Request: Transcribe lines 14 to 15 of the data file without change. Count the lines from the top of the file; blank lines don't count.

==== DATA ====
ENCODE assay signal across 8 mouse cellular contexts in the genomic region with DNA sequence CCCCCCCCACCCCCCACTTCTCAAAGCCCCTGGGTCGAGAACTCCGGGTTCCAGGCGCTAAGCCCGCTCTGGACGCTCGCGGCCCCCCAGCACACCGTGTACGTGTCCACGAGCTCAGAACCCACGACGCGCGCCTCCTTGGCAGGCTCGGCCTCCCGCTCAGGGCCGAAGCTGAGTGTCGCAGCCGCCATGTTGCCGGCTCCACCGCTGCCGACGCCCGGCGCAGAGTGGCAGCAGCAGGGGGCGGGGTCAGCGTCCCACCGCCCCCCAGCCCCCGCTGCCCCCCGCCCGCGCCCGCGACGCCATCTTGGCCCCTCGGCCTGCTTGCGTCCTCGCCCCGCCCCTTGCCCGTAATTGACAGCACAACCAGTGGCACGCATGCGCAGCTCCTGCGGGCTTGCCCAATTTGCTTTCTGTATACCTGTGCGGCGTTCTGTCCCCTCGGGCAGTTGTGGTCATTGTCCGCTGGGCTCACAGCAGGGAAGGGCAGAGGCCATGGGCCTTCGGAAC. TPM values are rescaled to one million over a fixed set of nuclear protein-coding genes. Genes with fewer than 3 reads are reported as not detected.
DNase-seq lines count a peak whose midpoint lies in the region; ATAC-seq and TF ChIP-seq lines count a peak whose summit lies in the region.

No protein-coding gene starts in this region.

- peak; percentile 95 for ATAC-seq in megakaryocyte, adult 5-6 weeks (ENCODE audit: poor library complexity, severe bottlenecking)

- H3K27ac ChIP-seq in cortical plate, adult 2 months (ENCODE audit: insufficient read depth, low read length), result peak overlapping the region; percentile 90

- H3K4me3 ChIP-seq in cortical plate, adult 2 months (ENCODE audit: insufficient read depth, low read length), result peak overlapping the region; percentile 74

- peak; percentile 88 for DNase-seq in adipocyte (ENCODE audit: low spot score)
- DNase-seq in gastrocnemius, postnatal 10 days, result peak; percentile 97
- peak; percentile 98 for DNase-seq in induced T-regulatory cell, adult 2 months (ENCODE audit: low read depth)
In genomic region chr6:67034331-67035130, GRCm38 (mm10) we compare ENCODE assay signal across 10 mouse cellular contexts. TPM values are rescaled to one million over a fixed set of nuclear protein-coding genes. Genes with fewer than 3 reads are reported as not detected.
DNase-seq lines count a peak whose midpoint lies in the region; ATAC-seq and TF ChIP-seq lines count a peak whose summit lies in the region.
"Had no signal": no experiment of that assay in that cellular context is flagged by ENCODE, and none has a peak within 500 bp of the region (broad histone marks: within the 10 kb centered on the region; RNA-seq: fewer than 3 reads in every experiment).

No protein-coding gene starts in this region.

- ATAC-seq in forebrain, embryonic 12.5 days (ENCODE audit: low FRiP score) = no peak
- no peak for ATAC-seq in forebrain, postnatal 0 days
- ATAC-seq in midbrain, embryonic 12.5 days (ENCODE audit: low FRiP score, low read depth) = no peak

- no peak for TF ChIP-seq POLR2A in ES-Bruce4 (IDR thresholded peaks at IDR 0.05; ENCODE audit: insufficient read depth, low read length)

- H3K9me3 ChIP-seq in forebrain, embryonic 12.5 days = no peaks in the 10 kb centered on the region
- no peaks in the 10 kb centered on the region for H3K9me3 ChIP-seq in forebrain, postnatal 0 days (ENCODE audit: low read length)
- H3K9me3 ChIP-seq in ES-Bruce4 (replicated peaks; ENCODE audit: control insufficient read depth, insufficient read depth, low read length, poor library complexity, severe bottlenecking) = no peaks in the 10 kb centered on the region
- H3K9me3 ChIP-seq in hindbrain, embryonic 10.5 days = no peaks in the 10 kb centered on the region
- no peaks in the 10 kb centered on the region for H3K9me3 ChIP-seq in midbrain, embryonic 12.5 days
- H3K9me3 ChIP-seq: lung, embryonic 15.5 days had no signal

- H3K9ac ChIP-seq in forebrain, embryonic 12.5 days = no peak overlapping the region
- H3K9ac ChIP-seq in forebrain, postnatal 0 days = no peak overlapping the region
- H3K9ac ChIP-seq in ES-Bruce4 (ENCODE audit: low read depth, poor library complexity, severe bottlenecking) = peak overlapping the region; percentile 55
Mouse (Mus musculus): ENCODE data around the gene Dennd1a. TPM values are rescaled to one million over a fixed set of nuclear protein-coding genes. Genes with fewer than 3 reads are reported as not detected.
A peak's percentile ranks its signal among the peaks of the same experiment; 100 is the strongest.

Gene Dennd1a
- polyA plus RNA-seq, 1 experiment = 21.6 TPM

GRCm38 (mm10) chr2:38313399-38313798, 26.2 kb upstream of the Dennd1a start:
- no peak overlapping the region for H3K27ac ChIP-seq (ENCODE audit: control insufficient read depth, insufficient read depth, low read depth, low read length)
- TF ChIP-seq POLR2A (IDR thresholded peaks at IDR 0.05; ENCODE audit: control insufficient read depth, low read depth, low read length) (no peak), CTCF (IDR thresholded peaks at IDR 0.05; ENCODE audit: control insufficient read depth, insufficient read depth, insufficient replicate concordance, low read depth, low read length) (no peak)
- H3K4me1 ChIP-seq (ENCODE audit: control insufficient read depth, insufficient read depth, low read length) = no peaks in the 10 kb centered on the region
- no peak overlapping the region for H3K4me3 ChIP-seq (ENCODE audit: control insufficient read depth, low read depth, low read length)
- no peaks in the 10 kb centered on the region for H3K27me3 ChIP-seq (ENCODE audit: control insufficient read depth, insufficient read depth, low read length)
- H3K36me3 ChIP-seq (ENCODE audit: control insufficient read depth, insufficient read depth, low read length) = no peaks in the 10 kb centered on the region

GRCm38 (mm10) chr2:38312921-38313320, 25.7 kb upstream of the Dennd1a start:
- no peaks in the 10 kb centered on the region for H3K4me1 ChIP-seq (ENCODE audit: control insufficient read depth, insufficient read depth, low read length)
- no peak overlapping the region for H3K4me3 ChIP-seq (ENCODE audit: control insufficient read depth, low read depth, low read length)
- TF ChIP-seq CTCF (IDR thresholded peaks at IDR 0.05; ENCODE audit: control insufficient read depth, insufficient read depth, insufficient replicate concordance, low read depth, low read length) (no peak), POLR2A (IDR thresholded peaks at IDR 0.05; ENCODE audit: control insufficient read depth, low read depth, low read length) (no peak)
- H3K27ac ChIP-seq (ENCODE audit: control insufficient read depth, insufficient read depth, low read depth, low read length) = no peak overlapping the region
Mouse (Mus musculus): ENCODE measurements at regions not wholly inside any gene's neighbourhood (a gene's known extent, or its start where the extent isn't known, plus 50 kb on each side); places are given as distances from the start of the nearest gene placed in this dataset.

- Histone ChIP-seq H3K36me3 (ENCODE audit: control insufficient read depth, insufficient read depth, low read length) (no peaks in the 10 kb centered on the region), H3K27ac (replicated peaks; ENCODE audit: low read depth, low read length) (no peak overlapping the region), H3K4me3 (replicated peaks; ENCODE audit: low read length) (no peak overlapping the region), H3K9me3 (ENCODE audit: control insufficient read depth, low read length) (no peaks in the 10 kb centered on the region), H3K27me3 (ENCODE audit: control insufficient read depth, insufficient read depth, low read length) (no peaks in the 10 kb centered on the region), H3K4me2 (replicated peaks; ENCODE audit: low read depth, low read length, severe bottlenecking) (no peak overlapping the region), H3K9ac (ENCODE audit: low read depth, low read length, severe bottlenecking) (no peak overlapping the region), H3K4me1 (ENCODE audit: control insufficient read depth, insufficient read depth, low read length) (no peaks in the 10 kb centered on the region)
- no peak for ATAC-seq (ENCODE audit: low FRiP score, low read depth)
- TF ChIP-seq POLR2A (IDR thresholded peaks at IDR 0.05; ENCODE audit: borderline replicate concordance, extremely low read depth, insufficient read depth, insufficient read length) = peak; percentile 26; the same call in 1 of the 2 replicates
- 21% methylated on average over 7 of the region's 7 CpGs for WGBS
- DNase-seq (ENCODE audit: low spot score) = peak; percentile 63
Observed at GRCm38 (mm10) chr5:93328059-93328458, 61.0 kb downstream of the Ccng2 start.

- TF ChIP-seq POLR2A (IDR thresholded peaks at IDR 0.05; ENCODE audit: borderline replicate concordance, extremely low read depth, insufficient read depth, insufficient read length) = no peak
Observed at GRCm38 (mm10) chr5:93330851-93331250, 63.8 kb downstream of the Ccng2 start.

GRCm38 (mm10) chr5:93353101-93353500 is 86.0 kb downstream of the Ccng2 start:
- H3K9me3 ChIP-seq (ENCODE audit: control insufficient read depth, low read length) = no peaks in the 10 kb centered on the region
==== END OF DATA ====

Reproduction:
- ATAC-seq in forebrain, embryonic 12.5 days (ENCODE audit: low FRiP score) = no peak
- no peak for ATAC-seq in forebrain, postnatal 0 days